Phishing Scheme Perpetrator Sentenced

PhishingAndrew Helton, a 29 year old man from Oregon, has pleaded guilty to heading up a phishing scheme that tricked users into giving up their Gmail and Apple account usernames and passwords.  Through this data he was able to obtain access to photos and other personal data, including at least 161 explicit or nude photos.  Some of the people whose accounts he hacked belonged to unnamed celebrities.

According to ARS Technica, Helton sent out phishing emails in which he was impersonating Gmail or Apple.  The emails asked users to verify their account information by re-entering their usernames and passwords.  The emails were sent out

Obviously many people are aware of schemes like this, however it’s very easy to fall for official looking emails such as this if the author of the emails is good at making them look “authentic” enough.  Or, if a person is distracted enough or going through a hard time in their life they may be more likely to fall for schemes such as these.

This is a great time to remind all computer users everywhere to be very skeptical of “official” emails from companies.  Companies such as Apple or Google will almost NEVER ask you to verify your account information.  Unsolicited emails such as that should be looked at very suspiciously.  If you do indeed get such an email follow these steps:

  1. Look at the sender.   Try to identify any presence of suspicious names, or if the email is entirely different from a google.com or apple.com name.  Often phishing emails will be sent from gobbledygook emails.
  2. Examine where the link leads to.  Sometimes phishers will attempt to make a link “look” official by adding Apple or Gmail somewhere in the link, however there will usually be some other nonsense in the link that will give it away.
  3. Do a quick Google search for the subject of the email or some content from the email itself.  Often someone will have posted about the scheme somewhere on the internet warning others not to fall for it.  Many watchdog sites will reprint the emails so you can easily search for them.  Try including snippets of text within quotation ” markers in order to search for specific text (for example: put into Google  “Google kindly requests that you verify your user information” )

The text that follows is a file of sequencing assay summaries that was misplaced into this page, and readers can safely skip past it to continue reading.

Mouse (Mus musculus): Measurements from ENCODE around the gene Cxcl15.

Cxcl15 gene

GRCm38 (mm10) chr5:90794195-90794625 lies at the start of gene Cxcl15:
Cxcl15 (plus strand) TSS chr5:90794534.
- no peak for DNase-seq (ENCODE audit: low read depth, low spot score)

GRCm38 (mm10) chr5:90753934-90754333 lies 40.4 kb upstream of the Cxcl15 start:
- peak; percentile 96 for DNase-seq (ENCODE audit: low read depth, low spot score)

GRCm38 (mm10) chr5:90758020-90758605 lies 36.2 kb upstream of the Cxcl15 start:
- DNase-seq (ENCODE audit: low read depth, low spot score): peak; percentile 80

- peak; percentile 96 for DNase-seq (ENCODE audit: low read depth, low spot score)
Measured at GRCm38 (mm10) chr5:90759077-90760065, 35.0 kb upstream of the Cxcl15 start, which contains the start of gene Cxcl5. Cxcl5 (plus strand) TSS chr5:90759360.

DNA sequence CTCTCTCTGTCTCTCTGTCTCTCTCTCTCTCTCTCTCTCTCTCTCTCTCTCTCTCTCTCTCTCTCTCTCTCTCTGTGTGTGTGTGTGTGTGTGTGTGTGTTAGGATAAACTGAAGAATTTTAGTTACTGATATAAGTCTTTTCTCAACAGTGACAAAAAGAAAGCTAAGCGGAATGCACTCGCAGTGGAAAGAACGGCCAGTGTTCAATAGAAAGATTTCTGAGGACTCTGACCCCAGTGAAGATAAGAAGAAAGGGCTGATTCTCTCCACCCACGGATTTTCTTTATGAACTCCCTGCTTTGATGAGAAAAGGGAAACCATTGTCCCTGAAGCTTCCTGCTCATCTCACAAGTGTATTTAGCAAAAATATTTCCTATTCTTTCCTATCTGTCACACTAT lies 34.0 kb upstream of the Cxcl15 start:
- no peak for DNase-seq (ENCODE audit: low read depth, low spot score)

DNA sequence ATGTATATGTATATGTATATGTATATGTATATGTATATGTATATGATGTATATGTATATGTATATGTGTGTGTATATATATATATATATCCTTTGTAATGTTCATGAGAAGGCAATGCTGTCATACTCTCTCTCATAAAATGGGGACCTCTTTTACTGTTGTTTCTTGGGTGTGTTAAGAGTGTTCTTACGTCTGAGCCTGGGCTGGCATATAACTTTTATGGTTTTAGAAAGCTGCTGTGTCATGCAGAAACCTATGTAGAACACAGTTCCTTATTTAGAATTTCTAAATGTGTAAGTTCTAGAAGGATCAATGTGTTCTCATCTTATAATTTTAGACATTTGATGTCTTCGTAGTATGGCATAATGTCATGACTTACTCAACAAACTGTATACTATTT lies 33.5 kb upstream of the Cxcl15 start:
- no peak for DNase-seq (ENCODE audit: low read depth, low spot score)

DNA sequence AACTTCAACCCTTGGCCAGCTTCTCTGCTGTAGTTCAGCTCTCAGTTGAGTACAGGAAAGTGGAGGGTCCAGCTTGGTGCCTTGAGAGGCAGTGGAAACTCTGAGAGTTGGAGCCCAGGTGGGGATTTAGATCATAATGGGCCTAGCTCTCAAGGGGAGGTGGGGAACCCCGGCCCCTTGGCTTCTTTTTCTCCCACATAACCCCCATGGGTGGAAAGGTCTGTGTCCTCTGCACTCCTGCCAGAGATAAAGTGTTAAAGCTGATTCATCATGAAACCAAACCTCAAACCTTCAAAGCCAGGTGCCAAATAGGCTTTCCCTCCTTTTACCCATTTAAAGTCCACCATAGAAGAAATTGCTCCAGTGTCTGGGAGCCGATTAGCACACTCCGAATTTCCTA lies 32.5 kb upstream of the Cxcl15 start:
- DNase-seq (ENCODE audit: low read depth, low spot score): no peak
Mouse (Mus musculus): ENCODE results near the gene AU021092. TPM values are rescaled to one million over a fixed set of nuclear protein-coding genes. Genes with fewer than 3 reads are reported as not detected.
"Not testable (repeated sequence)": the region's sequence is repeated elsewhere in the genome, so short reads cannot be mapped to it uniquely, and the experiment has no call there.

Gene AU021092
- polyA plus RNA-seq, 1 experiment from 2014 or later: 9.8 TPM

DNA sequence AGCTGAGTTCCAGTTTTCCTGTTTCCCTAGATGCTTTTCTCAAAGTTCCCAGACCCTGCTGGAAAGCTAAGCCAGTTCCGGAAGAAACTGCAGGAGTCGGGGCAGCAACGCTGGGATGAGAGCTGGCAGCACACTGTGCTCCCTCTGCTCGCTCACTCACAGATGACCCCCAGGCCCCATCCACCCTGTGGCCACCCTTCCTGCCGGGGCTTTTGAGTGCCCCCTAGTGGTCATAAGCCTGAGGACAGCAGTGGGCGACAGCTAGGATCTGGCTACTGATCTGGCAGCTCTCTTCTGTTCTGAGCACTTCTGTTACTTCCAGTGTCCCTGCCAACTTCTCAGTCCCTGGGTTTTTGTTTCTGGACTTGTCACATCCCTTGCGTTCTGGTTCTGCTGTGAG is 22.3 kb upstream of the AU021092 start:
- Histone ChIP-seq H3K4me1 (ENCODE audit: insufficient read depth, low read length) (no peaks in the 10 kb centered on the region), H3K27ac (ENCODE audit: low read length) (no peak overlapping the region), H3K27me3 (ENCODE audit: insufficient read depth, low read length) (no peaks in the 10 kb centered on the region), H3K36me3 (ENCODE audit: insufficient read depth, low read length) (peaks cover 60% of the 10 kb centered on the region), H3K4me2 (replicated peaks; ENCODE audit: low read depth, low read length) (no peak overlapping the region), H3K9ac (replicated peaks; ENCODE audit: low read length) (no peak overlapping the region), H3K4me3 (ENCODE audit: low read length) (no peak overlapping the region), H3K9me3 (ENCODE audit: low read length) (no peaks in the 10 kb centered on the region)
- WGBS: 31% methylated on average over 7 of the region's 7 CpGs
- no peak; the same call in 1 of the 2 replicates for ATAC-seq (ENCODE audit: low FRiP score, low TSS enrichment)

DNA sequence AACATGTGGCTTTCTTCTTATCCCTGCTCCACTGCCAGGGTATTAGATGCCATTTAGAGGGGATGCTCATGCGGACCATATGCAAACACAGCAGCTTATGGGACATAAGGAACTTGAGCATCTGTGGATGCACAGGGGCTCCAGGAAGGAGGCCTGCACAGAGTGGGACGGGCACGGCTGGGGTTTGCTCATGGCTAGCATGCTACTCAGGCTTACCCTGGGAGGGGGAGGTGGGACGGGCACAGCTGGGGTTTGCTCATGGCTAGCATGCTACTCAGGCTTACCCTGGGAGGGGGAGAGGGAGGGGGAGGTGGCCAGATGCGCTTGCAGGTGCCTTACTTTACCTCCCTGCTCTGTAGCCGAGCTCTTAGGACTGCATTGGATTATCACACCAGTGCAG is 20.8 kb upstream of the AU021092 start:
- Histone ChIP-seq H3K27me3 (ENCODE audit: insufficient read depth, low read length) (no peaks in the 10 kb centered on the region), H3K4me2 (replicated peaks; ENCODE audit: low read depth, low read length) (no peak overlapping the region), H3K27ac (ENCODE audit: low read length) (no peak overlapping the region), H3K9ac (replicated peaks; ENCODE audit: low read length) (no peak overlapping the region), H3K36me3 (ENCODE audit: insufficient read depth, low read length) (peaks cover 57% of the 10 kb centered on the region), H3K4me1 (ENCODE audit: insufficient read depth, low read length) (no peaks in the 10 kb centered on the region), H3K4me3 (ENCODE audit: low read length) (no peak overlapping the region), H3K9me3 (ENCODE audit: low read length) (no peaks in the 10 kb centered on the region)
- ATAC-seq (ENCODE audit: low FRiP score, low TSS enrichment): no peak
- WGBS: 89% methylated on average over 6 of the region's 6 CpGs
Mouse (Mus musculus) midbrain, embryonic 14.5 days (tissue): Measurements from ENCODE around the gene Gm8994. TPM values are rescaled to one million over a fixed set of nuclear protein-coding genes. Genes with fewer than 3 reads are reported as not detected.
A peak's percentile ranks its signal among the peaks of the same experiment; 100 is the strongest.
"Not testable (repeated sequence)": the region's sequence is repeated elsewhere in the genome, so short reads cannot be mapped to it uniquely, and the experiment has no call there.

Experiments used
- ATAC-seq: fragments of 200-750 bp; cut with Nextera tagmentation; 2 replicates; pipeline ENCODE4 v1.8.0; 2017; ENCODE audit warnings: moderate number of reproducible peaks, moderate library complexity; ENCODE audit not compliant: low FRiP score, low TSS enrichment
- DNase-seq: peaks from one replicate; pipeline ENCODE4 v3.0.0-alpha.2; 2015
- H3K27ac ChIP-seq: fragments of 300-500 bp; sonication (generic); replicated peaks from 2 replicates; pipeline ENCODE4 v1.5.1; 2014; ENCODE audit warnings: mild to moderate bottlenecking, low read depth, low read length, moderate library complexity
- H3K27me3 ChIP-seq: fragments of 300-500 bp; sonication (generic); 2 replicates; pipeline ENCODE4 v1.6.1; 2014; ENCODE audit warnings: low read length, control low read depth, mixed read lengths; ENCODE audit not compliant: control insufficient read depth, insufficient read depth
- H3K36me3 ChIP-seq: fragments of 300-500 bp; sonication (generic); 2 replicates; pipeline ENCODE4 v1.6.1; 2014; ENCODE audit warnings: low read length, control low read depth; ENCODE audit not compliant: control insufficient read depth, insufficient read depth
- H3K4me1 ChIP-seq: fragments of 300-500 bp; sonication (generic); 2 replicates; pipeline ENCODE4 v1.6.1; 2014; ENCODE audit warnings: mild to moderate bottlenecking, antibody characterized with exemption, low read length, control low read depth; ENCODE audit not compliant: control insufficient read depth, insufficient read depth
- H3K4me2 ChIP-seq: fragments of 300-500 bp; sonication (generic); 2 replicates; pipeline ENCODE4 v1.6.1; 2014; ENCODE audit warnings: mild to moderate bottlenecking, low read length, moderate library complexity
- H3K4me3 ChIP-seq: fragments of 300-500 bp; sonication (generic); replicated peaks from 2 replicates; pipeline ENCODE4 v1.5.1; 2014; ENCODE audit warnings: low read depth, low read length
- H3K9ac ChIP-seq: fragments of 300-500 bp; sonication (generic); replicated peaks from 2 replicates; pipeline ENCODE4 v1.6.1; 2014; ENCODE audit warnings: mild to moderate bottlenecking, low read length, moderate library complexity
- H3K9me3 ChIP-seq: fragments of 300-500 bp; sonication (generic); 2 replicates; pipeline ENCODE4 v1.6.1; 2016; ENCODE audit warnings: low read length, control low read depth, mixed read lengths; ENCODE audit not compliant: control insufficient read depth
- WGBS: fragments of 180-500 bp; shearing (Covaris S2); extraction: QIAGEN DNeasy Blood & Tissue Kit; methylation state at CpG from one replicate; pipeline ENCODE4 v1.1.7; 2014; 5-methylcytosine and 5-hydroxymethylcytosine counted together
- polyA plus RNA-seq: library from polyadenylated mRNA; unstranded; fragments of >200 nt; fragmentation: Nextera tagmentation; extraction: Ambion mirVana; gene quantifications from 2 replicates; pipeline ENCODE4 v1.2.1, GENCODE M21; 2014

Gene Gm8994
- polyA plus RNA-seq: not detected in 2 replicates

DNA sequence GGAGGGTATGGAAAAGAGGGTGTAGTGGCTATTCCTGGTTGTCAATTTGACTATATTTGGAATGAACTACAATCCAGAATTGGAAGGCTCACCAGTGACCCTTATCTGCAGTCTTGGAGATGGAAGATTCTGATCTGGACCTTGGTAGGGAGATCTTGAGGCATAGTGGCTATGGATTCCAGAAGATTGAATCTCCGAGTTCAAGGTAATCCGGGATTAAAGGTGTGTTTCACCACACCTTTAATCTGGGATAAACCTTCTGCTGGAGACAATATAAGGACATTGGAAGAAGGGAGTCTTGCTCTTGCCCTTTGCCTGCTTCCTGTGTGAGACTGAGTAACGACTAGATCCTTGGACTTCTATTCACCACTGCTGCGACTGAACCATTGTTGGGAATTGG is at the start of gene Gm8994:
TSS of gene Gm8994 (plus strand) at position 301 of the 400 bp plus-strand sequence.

4. Just ignore it.  If it’s really that important you will hear from the company again.
  5. If an email sounds threatening or is urging you into quick action or you will suffer consequences, then it’s likely a phishing scheme.  Companies will not send such emails.
  6. If the email is not personalized then it should be a red flag.
  7. Ensure that you are running a good antivirus software with active protection measures such as Norton 360.
  8. Follow security and tech blogs so you can stay on top of the latest threats.

If you do at least a few of the above then you’ll definitely be ahead of the game.  Knowledge is power, and the more you know about the patterns of phishing schemes the better you’ll be at identifying.  However even the best of us tend to get fooled sometimes.  Even I almost got tricked by the IRS phone phishing scheme however a quick Google search eased my fears that it was all a scam and the IRS was definitely not trying to file a lawsuit against me.

 

About the Author

Roger Feinstein has grown up with computers his entire life and strives to help others understand what goes on behind the scenes in their PCs. He's been writing tech articles for websites for over 5 years.

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